I've more, yes it's true, more about 1930's Bolton pubs to come.


Gary Gillman said...

Jospeh Bramah, a Yorkshire-born mechanic and engineer, invented the beer engine and took out a patent in the 1790's. He argued in the patent that the process would improve beer quality because temperatures in the cellar would not constantly change by ingress and egress through cellar doors to draw pints (i.e., in pots or larger vessels).

I can recall reading the odd comment from early in the 1800's that beer engines did not improve quality, but this was probably a natural conservatism which in time withered from the natural advantages of the system.

However, Michael Jackson once told me that beer drawn direct from cask, by thumb-taps, was best, provided it was "beautifully kept", a condition he clearly regarded as a rarity.

As for the researchers from Mass Observation, perhaps they had been told that long beer lines damaged quality, or were hard to clean (which they can be). Or maybe they had seen casks in country houses where the tap was unassisted by mechanics and assumed the "old way" was better.

I must confess after reading some of these extracts, there is a certain "anthropological" quality I find a little off-putting. It sometimes sounds like they are investigating the far side of the moon. I wonder if some of this stance was disingenuous, to uphold the official perspective of the project. Can the life of working people have been so remote from their experience prior to these investigations?


Martyn Cornell said...

Punch magazine in the middle of the 19th century is said to have railed against the rise of the handpump, but I have yet to find an actual cite. Perhaps the idea was that the pumps agitated the beer too much.

Doubtless the 19th century equivalent of the Campaign for Real Ale would have condemned serving beer any way except direct from the cask and damned all "artificial" means of filling a glass with beer except by gravity …

Andrew Elliott said...

When they introduced the beer engine, they were also introducing lines and sets of fittings that the beer had to flow through - another potential place for bacteria to get into. Maintaining clean and sanitary lines takes work and the right tools to get into those lines. I'm just curious how much effort was put into cleaning them. Additionally, I'm curious about the effects of forcing the air into the cask -- would it oxidize faster or introduce more potential for microbial infection from that aspect?

Gary Gillman said...

Ah but some feel the air matures the beer in a way no other process can - and I agree.

It's true that CAMRA's definition of real ale is a relative one, but albeit accidentally created (from a quality perspective), they picked the sweet spot...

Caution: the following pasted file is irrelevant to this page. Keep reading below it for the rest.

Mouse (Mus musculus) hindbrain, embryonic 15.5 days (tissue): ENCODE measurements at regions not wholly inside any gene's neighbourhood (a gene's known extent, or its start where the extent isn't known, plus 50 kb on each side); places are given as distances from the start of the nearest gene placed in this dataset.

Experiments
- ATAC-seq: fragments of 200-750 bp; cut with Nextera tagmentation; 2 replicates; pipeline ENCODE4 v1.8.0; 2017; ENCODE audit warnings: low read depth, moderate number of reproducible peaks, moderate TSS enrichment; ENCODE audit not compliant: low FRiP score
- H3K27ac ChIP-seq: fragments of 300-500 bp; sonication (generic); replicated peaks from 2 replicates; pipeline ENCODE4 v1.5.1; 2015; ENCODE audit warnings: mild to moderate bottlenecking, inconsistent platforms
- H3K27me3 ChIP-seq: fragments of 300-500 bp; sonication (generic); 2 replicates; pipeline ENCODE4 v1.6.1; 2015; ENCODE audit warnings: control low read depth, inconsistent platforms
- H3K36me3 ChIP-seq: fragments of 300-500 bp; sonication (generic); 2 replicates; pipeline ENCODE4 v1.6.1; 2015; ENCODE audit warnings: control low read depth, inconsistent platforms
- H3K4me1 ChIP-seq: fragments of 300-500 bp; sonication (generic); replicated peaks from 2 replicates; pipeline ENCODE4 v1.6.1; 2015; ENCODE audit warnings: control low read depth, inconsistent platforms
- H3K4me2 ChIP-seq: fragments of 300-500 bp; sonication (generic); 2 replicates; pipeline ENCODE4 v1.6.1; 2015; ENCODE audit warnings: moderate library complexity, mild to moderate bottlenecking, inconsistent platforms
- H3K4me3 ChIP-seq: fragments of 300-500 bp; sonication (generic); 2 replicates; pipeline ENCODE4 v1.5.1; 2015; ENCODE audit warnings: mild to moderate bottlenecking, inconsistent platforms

Gary Gillman said...

Here is a Punch issue from the 1800's containing a poem which claims a beer engine "mars good beer".

Scroll down and in another poem on beer in another issue of Punch, you can see a line that states the writer wishes the barmaid was behind a barrel, not a beer engine, thus another swipe at beer engines in Punch.


Graham Wheeler said...

I doubt if Bramah's 1796 patent was ever used extensively in pubs. It was far too cumbersome and complicated and one would need a huge cellar to accommodate it.

The eight beverage cellar illustrated in his patent required sixteen static casks, plus water cisterns and flushing pipework, and eight ruddy great weights. Importantly there were no hand-pumps at the bar. The system operated by means of weight-loaded accumulators (An invention generally attributed to Armstrong 50 years later)- the barman simply turned on a tap to fill a tankard.

However, it is clear that hand pumps were at bars at about that time. Pantologia: a new cyclopaedia of 1813 mentions beer pumps without remark, giving the impression that they were almost universal in London.

This does not mean that Bramah did not make them; after all, Bramah was the father of hydraulics and the beer pump as we know it today is just a hydraulic cylinder worked backwards. However, he did not patent it, and steam engines, which needed similar cylinders, preceded Brahma's patent.

So when historians say that Bramah invented the beer pump, they are probably wrong.

One of the problems with beer pumps in the early eighteen hundreds would have been keeping the pipework clean. They did not have the sterilising chemicals that we have available today. Infection would have lowered the quality of the beer. Indeed, there were enough bone-idle publicans in the 1970s whos beer tasted like ditch water because they did not perform proper cellar hygene. I dread to think what it must have been like 200 years earlier.

Of course, they did not have the metallurgy of today; rusty, pitted, cast-iron cylinders must have imparted a unique flavour.

Andrew Elliott said...

Gary -- I heartily agree about the air maturing the cask to a wonderful complexity, provided it's not "over the hill." I can't say I've had cask in Britain, but my first pint of the local micro on cask many years ago was one of my most memorable experiences. That said, I have had the same beer from the same bar where it had been sitting a bit too long and it was less than stellar (although drinkable).

Gary Gillman said...

Perhaps the version of the beer engine which commercially took off was not as originally patented but so many 1800's sources attribute the beer engine to Jospeh Bramah that it seems to me he must have had a lot to do with its final iteration.